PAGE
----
After 25 to 30 minutes put a teaspoon of marmalade onto the saucer and pop in the fridge.  After a couple of minutes, take it out and push it with your index finger – if it definitely crinkles you know it is ready – in my experience it never is so continue boiling for another 10 minutes and re-test.  Don’t be tempted to bottle until you get a crinkle –I have done often when it is not quite ready, and whilst I like what I call French jam (runny) you don’t want a liquid either!).  When you think it is ready, take it off the heat and cool for 20 minutes – this way the fruit stays evenly distributed in the marmalade.   I find it easier to ladle into a large jug and pour into the prepared jars.  Put a waxed disc on and seal.  (you can buy these from stationers I think or else order from Lakeland!).

 

If at the end of the day the marmalade is still too liquidy, don’t fret, just pour it all back in a pan and repeat from the rolling boil part.  It’s a bit of a faff but at least you won’t have wasted your time.  If you want to add a bit of whiskey, do so just before bottling – for this quantity I would say you need about 5 tablespoons – but you do need the marmalade to have reached a proper set first – the crinkly bit – as otherwise the added liquid will just hinder the setting process. Again, if it doesn’t set, no matter, just re-boil as above – the worst that will happen is the whiskey will evaporate!

 

Once you have made your own marmalade or jam, you won’t ever want to buy any again.  My sister supplies a little restaurant in North London where you can have tea and scones all day long among other things,  with jams from fruit on her allotment and they can’t get enough and have numerous comments from their customers.  Have a go when you have some time to yourself – it is very rewarding and also very relaxing and something different to do.  Start now and you will have some lovely pressies for Christmas.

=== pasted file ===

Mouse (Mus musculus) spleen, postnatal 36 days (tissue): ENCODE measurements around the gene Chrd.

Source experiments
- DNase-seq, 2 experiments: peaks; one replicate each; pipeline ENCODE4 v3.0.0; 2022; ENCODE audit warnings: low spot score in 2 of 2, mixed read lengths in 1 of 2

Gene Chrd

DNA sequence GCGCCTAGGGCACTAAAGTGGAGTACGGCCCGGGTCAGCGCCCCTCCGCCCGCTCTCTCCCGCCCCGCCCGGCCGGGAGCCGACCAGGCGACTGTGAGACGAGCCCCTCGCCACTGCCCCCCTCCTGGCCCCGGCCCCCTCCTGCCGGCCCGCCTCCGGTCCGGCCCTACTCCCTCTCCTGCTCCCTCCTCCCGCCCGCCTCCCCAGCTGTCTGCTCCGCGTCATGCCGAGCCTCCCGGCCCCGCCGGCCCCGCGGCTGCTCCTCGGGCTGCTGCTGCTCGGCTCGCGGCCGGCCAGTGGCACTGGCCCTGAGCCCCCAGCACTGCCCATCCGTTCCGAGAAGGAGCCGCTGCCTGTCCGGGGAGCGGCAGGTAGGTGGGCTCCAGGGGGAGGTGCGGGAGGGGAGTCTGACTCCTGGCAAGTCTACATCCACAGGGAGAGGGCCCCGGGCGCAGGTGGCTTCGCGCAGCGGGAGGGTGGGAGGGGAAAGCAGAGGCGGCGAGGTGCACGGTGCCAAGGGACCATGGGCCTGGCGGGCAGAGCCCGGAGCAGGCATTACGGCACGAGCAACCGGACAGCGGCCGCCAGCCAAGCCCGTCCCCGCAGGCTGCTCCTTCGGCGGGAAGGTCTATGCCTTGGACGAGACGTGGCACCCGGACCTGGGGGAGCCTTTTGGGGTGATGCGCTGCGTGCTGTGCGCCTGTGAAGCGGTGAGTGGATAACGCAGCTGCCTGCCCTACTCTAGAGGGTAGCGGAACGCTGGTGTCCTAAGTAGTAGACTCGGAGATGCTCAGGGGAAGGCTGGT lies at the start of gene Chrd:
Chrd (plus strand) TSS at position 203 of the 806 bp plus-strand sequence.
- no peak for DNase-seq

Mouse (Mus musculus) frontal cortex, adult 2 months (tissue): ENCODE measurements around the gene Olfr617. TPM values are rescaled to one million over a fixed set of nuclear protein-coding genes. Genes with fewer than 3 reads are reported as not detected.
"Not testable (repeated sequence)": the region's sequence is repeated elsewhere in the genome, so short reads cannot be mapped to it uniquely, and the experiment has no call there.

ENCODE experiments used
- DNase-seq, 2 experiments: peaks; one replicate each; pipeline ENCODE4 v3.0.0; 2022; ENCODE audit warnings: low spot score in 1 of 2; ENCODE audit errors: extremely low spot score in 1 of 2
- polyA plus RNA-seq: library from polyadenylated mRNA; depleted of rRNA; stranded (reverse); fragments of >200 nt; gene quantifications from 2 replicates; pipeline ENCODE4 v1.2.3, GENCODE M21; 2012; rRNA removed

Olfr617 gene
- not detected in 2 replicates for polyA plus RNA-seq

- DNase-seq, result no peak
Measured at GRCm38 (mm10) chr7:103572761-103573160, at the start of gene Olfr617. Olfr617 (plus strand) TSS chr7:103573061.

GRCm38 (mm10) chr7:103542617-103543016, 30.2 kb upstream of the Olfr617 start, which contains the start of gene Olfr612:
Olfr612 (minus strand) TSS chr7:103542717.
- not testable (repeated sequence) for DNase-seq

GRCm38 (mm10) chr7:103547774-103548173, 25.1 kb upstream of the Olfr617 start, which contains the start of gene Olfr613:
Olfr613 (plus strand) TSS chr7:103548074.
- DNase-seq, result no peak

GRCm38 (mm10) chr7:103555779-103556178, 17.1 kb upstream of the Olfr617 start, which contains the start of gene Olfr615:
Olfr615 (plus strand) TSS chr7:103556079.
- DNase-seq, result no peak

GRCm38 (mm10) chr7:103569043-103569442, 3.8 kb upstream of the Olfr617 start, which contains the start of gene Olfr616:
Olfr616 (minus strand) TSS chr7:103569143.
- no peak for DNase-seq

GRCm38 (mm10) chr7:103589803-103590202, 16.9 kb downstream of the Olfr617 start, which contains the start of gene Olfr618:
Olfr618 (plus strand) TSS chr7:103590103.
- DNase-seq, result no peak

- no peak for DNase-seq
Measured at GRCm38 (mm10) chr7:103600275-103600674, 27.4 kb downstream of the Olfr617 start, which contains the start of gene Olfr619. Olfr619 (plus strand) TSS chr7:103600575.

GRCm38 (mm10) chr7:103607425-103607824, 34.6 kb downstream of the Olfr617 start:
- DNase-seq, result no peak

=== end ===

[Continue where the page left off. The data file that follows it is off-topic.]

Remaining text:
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4 Responses to “Seville Orange Marmalade (with or without Whisky)”

  1. Tes November 24, 2010 at 11:39 am #

    I just love marmalade. It’s so wonderful on breakfast table with some fresh toast. Thanks for sharing the recipe 🙂

    • Gail Harris November 30, 2010 at 5:10 pm #

      Hi there Tes
      thank you for your nice comment – hope you get round to making some – enjoy!

  2. Barbara Buist February 16, 2011 at 6:40 pm #

    Enjoyed reading. Interesting – live in the Costa del Sol, and Seville oranges just ripened the last fortnight. Normal oranges November too. Been doing the ‘River Cafe’ recipe which works for me because it is less faf, and much less sugar, but wanted to know about adding whiskey. Thank you. A happy smile on my face reading.

  3. yummyalmeria February 26, 2011 at 6:45 pm #

    Hi there, been so busy so apologies – always nice to hear from people that I don’t know. I think Nigel Slater also has good marmalade recipes which my sister told me about which are less labour intensive (although I normally make mine on a Sunday morning listening to Love Songs on radio two, so I don’t mind how long it takes! Try my lemon marmalade as I think it is even better. (look at the recipe section). Thank you for your comments 🙂